• The selection means 51 of Figure 2 detects the numbers of revolutions N set by the indication means 50, and discriminates whether this N is within the ranges of number of revolutions N₁, N₂, N₃, N₄, N₅ and N₆ in the portions indicated by hatching in Figure 3, and if the set number of revolutions N is outside said ranges, the set number of revolutions N is transmitted to the control circuit 53, which thus controls the number of revolutions of the motor so as to become N. On the other hand, when the set number of revolutions N is within said ranges, the number of revolutions in one of the ranges of number of revolutions N₁′, N₂′, N₃′, N₄′ and N₅′ shown in Figure 3 which is most approximate to the set number of revolutions N is transmitted as the output of the selection means 51 to the control circuit 53 to thereby control the number of revolutions of the motor. Thereby the vibration by wow-flutter can be decreased.
  • In an apparatus for driving a machine used for various uses or a machine selected from among various machines used for respective different uses by a motor selected by selection means for selecting a motor from among various motors, vibration wave driven motors in which not only the sizes of vibration members and the depths of slits formed on the vibration members are made various but also the numbers of slits and the wave numbers of travelling vibration waves are made various are prepared and from among them, a motor which is best in wow-flutter characteristic is selected on the basis of the natural frequency of the machine and the data of rotational speed, whereby a vibration wave driven motor having a good wow-flutter performance can be constructed.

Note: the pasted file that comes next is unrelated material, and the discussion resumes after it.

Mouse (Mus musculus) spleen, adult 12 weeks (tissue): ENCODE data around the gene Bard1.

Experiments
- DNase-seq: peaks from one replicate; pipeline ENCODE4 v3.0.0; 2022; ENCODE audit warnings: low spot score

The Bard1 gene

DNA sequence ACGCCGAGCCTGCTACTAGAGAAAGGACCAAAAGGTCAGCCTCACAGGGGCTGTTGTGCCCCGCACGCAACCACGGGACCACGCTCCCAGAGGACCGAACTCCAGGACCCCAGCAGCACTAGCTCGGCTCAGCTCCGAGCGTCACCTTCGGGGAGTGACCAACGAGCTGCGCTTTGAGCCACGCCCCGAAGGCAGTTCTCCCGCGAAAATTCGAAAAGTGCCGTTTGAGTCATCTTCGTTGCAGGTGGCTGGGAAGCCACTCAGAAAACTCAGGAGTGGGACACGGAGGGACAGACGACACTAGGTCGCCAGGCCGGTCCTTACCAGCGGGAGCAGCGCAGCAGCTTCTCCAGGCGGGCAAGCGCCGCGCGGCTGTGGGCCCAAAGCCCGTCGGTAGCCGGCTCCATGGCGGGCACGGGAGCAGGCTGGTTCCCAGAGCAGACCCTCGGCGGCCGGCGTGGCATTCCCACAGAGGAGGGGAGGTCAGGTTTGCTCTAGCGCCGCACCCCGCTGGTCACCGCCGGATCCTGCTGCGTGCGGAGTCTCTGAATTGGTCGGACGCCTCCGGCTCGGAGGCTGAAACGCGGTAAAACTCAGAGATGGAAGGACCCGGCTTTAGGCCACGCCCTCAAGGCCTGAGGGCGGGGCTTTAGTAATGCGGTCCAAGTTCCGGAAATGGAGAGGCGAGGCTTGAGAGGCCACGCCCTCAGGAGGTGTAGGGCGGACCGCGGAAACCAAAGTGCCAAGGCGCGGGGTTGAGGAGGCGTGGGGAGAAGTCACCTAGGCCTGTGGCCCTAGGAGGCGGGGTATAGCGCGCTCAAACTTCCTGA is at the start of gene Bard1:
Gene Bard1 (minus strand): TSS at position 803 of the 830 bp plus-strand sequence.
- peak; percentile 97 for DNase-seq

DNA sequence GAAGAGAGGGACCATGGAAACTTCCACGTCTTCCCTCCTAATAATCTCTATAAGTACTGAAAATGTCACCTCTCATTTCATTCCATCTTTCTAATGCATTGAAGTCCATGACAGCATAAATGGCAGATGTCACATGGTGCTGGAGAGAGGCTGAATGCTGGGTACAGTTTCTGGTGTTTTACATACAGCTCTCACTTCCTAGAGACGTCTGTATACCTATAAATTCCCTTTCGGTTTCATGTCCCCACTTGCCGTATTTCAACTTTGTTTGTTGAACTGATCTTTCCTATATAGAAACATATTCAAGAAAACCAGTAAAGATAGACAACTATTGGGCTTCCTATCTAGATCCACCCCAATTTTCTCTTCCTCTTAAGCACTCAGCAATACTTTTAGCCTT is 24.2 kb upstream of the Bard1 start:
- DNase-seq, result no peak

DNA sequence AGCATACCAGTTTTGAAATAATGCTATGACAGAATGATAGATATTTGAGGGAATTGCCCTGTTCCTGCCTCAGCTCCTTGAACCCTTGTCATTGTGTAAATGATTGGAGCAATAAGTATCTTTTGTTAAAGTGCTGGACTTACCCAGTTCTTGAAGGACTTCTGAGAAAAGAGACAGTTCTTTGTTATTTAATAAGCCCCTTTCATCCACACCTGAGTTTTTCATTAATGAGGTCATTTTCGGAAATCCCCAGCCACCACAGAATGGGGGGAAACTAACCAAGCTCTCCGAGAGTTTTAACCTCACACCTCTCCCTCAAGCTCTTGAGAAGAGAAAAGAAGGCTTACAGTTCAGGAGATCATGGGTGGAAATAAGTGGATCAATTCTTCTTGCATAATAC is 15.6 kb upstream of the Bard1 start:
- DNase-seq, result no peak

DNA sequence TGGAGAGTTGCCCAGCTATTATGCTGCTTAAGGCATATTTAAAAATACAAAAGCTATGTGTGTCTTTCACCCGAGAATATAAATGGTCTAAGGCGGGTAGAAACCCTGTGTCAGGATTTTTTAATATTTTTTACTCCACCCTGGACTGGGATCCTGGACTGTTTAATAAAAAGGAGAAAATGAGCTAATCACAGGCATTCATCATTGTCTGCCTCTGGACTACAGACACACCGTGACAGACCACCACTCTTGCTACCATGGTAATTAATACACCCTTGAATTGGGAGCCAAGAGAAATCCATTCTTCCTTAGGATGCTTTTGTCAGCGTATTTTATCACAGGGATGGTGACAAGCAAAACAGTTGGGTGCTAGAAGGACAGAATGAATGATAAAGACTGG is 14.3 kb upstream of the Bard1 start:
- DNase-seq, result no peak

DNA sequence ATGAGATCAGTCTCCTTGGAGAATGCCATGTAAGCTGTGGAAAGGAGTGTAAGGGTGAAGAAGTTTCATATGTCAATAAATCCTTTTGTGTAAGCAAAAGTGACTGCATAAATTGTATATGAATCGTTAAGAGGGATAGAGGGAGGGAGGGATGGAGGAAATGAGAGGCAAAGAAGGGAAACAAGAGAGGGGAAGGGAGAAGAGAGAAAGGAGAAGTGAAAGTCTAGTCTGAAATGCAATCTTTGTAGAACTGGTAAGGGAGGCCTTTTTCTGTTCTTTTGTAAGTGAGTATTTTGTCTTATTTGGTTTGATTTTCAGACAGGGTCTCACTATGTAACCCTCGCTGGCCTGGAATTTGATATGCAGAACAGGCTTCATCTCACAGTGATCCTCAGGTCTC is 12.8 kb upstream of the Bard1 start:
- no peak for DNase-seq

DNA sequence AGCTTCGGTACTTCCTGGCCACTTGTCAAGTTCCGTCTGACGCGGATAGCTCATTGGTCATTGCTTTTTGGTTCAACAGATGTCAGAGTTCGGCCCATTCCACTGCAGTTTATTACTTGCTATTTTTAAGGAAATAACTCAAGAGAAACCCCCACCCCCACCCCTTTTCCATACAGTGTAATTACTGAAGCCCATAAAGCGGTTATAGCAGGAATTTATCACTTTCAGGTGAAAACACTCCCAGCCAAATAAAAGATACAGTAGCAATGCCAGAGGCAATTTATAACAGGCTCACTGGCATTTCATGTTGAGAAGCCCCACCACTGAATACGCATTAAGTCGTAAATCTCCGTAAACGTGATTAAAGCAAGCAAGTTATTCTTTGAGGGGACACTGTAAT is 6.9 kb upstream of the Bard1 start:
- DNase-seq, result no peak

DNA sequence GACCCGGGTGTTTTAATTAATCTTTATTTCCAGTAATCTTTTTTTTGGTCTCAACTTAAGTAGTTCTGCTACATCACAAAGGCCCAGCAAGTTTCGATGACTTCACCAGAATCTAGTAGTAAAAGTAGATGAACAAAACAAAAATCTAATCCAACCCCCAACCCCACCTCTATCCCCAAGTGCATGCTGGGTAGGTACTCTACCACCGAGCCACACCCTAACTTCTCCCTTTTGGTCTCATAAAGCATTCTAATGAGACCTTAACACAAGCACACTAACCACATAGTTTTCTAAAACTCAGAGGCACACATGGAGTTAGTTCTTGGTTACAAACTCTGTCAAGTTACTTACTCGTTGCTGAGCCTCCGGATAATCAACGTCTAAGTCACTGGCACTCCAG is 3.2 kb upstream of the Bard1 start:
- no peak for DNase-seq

• Embodiment 3
  • In a vibration wave driven linear motor apparatus wherein the slit or projection structure of a vibration member and a friction member are brought into pressure contact with each other and the vibration member and the friction member are moved relative to each other with the portion of contact therebetween as a boundary, when as shown in Figure 4, a vibration member 10 having slit structure on an elastic member is moving on an obstruction such as a flaw on a friction member 15 at a relative speed V [m/s], a projected portion comes to the top of the obstruction as shown in Figure 4A, whereafter a grooved portion comes to the top of the obstruction as shown in Figure 4B, and if this is repeated, the pressed state of the vibration member will change and the relative speed V [m/s] will fluctuate each time the projected portion goes over the obstruction. Figure 5 shows an embodiment of a vibration wave driven linear motor apparatus which eliminates the influence of such speed irregularity. The reference numeral 16 designates support rods for supporting the vibration member 14, the reference numeral 17 denotes a carriage to which the support rods 16 are fixed, the reference numeral 18 designate shaft bars for fixing the carriage 17, and the reference numeral 19 denotes linear bearings. Here, by setting the weight of the vibration member 14 or the rigidity of the support rods 16 or the speed V [m/s] so that the weight of the vibration member 14 and the natural frequency of a resonance system constituted by the springs of the support rods 16 may not coincide with or approximate to A·V/L [Hz] (V being the relative speed (m/s), L being the spacing [m] between the slits or projections of the portion of contact, and A being an integer 1, 2, ...), the wow-flutter when constant speed control is effected becomes very small.